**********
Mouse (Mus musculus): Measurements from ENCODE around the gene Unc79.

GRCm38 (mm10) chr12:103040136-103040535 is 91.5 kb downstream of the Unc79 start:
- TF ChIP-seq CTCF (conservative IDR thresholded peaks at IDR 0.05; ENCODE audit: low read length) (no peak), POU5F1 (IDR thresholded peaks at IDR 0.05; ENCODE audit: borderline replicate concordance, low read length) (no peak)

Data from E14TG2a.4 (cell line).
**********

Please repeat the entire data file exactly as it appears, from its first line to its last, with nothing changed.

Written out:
Mouse (Mus musculus): Measurements from ENCODE around the gene Unc79.

GRCm38 (mm10) chr12:103040136-103040535 is 91.5 kb downstream of the Unc79 start:
- TF ChIP-seq CTCF (conservative IDR thresholded peaks at IDR 0.05; ENCODE audit: low read length) (no peak), POU5F1 (IDR thresholded peaks at IDR 0.05; ENCODE audit: borderline replicate concordance, low read length) (no peak)

Data from E14TG2a.4 (cell line).